A week ago today, Cambridge Green Party hosted an event to start a dialog on the formation of a ‘progressive alliance’. This is something that has been promoted again recently by Green MP and Green Party leader candidate Caroline Lucas, and is something that has been taken up by party as a whole. Similar events are being held by other local parties, and technical motions have been proposed for the autumn party congress to iron out the practicalities should this idea be pursued.
Our event in Cambridge was very well attended; the venue was filled with activists and councillors from Labour, Lib Dem and Greens, as well as people of no party affiliation – in some cases attending a ‘political’ meeting for the first time. There was even an ex-MP from Hungary who had real-world experience in serving in such a cross-party political alliance. The meeting was extremely positive, and even those, like myself, a little dubious about forging such an alliance, left the meeting with a real feeling of optimism for the first time since the brexit vote and its disastrous aftermath.
The only local ‘progressive’ group that wasn’t represented on the night was Momentum. They wanted to concentrate on Corbyn’s election campaign, they said.
Then today, in an interview given in Brighton, Corbyn ruled out such an alliance, stating that even in Brighton Pavilion, what is by definition the first Green Party safe seat held by Caroline Lucas, Labour would fight to unseat her.
Many in the Green Party have supported Corbyn, seeing him as the first opposition leader in a long time that we can actually work with. On countless occasions, whether it be at CND marches, Stop the War, People’s Assembly or other such protests, Lucas and Corbyn have literally stood side-by-side. They have often gone through the lobbies together, supporting each other’s parliamentary motions. It’s no secret that some Greens have defected to Labour to support a progressive, albeit socialist, platform.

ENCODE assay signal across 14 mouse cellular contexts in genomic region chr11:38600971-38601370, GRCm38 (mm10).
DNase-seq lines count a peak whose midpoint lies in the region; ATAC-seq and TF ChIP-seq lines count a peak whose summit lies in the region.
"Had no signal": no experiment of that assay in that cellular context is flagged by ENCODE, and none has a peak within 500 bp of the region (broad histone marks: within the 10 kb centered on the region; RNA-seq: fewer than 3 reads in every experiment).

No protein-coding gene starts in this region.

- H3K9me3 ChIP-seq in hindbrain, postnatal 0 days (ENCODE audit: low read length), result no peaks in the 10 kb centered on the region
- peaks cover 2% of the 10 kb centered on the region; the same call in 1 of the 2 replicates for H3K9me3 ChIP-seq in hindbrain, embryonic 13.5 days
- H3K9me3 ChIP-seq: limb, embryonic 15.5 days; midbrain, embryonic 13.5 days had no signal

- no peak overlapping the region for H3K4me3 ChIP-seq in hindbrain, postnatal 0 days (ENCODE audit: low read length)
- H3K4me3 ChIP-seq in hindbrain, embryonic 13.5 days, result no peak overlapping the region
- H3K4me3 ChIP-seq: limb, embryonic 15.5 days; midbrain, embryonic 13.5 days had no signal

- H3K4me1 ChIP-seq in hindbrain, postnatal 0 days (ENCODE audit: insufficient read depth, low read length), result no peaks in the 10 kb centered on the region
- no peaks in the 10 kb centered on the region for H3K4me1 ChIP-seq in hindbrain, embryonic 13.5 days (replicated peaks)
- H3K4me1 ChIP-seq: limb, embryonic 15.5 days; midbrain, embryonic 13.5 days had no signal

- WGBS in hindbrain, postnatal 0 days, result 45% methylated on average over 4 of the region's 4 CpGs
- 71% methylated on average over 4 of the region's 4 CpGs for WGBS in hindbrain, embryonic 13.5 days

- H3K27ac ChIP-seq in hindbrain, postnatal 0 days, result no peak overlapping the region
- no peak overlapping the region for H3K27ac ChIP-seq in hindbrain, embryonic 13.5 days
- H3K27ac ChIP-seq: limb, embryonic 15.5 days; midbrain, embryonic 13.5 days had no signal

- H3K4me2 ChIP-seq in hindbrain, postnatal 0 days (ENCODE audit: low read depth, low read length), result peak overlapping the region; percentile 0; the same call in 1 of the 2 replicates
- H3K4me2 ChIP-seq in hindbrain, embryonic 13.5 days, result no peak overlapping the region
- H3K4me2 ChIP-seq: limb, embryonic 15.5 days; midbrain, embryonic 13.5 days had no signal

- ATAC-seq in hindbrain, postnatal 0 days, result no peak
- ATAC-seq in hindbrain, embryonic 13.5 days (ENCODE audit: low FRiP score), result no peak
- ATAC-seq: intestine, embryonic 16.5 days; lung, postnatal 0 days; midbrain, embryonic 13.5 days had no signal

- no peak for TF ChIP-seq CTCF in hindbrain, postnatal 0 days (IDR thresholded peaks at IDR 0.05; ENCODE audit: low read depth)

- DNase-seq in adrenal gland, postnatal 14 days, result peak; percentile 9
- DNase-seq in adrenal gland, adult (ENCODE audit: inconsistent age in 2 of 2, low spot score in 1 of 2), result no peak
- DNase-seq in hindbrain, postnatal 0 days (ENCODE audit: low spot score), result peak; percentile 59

It’s also well known that the Green Party vote share in certain parts of the country, Cambridge being one, was decimated due to what our canvassers termed ‘The Corbyn Effect’. A combination of his re-engagement with the disenfranchised Labour core and a sympathetic reaction against his vilification at the hands of the press served to swing a lot of our voters to Labour – even when the local party and MP do not support him.
So it would seem that Corbyn, buoyed by a groundswell of public support, has decided that he no longer needs the Greens – and instead he means nothing less than to wipe our party off the map. So instead of working with Labour, we’ll be standing once again to oppose them, this time fighting for the very existence of the party. We’ll have to lay aside all our common causes to emphasise our differences, why we are Green and not Red, and why people should vote for us and not Labour – or whatever it is called after the inevitable schism.
Perhaps we can still forge an alliance with the SNP and Plaid – and locally uniting with the Lib Dems to unseat Labour in favour of Julian Huppert (who in fact more closely supports Green policies than the current Labour incumbent) may still be an option. But from this point forward a ‘labour’ party with Corbyn at its head no longer looks favourable for the pursuance of progressive, sustainable Green politics in England.